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        "Boating Under the Influence"

Drinking on Your Boat--It Really Does Matter

On a delightful Chesapeake Indian Summer day last year, a
44-year-old male, a boater all his life, decided to try out a Parker
18 on the Rhode River. After a quick spin around a nearby cove
and safely back at the dock, he thought it was time for a shot of
vodka. It was 10:30 a.m. After about 15 minutes talking boats with his friends, this very experienced boater took another quick trip in the Parker. The boat, powered by a 90-hp Honda, performed perfectly as he maneuvered around the same cove again, this time at a higher speed. The operator was "getting a better feel for the boat," he said. And although by then, as he later admitted, he was getting a buzz on," he brought the boat into the dock--deliberately and almost overcautiously--without incident, despite the alcohol. That called for another drink and when he took the Parker out for a third time, he "was really starting to feel the booze," as he confessed afterward. "I was pretty confident that I could handle it but I had to concentrate hard on what I was doing," he confided to friends several days afterward. "If there were any other boats around, I didn't notice them and I never realized I'd hit that buoy. But I didn't do any real damage, anyway."
Witnesses later said that when this man pulled the Parker into a
slip on the cove, the port quarter hit the dock hard. The operator, now rather flustered, backed down and tried again. Once inside the slip the second time, he attempted to reverse the engine to stop but got confused. He revved the engine in forward instead and ran the bow up on the dock. Fortunately, there was no damage from this incident, either. Despite his obvious impairment level, this boater wouldn't quit. Ashore with his friends again and laughing sheepishly about his docking experience, he knocked back another shot of vodka. By then, as tests would later show, this man's blood alcohol concentration (BAC) stood at .11%, well over Maryland's .08% for legal intoxication.
Clearly, this boater was "operating under the influence." Or as
Officer David Scheler, of the Maryland Natural Resources Police
put it--using terms any jury would have understood--"This guy
was smashed." On any other day, Officer Scheler would have taken the boater ashore, probably in handcuffs, for an accurate BAC test that would be admissible in a court of law. And this otherwise responsible boater would have drunk his way to criminal prosecution and a stiff fine. But this wasn't just any day and a boater who most people would have agreed had no business being on the water, did. That's because he was one of four BOAT/U.S. staff members who volunteered to test the influence of alcohol on their boat-handling abilities for this special "Foundation Findings."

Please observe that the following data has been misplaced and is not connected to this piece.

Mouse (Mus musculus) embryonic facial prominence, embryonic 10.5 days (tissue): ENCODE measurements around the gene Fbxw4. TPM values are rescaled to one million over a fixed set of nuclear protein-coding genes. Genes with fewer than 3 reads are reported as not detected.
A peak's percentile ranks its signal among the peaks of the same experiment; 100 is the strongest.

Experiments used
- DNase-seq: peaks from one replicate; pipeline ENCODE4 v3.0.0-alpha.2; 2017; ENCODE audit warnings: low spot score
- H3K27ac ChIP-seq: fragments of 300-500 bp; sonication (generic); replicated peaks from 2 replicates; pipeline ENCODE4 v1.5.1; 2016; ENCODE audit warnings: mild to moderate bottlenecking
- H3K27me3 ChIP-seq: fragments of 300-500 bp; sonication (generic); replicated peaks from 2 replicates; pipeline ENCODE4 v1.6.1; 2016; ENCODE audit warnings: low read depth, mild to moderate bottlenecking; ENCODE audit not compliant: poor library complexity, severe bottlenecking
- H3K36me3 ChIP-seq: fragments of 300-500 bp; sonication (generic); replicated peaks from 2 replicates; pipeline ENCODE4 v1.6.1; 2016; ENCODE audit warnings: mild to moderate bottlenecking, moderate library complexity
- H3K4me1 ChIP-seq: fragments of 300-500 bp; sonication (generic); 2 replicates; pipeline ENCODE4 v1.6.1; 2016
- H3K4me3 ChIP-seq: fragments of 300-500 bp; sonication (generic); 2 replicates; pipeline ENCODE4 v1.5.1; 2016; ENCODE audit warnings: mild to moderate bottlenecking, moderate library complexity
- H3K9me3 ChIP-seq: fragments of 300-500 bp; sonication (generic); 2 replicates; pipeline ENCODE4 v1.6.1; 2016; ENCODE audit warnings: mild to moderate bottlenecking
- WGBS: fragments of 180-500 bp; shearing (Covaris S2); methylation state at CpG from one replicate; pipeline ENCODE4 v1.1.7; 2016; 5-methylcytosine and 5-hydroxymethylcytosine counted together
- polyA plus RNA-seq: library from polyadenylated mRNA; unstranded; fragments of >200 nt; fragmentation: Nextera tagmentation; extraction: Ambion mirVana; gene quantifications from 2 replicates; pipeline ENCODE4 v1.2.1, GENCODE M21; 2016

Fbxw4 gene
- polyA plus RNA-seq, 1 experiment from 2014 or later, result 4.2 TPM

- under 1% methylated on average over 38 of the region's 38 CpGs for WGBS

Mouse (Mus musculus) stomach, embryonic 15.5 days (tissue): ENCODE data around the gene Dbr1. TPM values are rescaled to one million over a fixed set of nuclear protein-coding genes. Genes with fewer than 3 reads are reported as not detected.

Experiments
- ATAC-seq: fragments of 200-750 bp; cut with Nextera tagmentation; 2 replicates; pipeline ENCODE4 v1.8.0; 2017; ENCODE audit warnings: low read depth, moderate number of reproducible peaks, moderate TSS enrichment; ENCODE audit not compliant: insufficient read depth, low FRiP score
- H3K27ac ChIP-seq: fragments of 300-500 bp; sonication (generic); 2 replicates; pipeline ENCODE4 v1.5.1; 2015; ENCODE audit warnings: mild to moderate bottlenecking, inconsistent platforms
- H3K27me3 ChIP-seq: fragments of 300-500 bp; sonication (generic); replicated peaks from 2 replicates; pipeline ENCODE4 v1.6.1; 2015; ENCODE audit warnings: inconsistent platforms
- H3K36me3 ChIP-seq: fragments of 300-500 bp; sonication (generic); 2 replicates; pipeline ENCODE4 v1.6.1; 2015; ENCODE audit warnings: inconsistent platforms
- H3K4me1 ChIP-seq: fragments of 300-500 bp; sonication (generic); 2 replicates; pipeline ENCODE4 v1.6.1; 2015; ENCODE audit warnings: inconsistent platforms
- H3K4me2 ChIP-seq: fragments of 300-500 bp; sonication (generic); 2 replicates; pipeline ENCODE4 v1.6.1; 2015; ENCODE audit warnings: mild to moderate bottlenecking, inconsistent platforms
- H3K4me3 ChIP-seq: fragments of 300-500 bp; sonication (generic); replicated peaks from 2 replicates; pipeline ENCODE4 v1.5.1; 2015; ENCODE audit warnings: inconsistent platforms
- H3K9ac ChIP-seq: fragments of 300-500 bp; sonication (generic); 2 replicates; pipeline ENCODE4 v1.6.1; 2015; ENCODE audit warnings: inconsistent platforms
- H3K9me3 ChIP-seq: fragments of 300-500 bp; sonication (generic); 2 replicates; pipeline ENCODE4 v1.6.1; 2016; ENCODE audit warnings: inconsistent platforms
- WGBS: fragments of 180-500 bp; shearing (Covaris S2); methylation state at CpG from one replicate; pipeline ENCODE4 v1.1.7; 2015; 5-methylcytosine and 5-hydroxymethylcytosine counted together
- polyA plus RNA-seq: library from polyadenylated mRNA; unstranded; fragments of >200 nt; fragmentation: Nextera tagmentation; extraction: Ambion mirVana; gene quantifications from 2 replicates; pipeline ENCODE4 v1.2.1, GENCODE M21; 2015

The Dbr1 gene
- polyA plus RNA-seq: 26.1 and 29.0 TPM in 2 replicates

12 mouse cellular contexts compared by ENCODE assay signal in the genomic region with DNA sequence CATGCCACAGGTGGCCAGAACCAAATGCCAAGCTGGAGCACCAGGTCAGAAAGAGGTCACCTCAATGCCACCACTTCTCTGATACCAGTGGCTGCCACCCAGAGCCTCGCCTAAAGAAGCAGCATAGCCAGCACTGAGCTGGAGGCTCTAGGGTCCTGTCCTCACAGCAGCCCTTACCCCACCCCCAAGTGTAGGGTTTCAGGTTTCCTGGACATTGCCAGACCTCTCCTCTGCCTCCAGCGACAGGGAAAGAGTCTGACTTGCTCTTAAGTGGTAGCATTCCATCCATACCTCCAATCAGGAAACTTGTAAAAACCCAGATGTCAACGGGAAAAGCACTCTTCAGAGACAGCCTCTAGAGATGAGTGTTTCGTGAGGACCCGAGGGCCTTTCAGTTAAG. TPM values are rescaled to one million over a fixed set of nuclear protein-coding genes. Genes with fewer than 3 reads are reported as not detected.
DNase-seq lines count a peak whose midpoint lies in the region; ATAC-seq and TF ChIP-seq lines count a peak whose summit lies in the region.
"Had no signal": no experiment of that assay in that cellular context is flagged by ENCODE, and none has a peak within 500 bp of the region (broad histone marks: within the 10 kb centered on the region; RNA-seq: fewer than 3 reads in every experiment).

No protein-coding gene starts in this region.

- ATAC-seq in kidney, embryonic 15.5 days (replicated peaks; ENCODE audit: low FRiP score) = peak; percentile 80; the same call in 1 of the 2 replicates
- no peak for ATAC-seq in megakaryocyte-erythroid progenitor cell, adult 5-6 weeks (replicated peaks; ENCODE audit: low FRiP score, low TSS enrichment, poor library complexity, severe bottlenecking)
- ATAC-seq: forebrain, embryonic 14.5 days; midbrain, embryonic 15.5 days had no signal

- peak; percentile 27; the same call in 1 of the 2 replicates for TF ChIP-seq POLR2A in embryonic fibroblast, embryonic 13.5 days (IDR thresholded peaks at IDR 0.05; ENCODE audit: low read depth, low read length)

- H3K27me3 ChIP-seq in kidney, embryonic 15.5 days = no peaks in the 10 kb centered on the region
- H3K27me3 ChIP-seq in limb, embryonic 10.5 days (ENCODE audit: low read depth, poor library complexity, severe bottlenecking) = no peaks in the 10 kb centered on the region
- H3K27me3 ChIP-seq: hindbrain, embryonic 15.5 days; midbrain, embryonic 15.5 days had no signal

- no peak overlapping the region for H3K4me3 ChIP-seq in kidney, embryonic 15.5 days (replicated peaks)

As more states adopt strict operating-under-the-influence (OUI)
laws that mirror stepped-up alcohol enforcement on the roads,
boaters are coming under increased scrutiny. Venturing out on the water after drinking, even after moderate social drinking, can be very hazardous. According to the the U.S. Coast Guard, alcohol is a major factor in as much as 50% of all recreational boating fatalities.
The Coast Guard says a boat operator with a blood alcohol
concentration above .10%--the legal threshold in 38 states--is 10
times more likely to be killed in a boating accident than a boater
with a zero BAC.
No matter what the activity, alcohol affects balance, vision,
coordination and judgement. But in boating, a combination of
stressors like wind, sun, noise, motion and vibration can magnify
the effects of alcohol and even accelerate impairment.
Numerous studies have measured the effects of alcohol on
motorists but comparatively little scientific study has gone into
boating and alcohol. While it is possible to extrapolate data from
motor vehicle research, we wanted to find out, firsthand, how
alcohol would affect experienced boaters. And we wanted to see
what we could learn, at least anecdotally, from our test subjects'
own recollections of their performance stacked against data
collected by on-scene observers.


In this "Foundation Findings" test we designed on-water and
shoreside components in cooperation with the Maryland Natural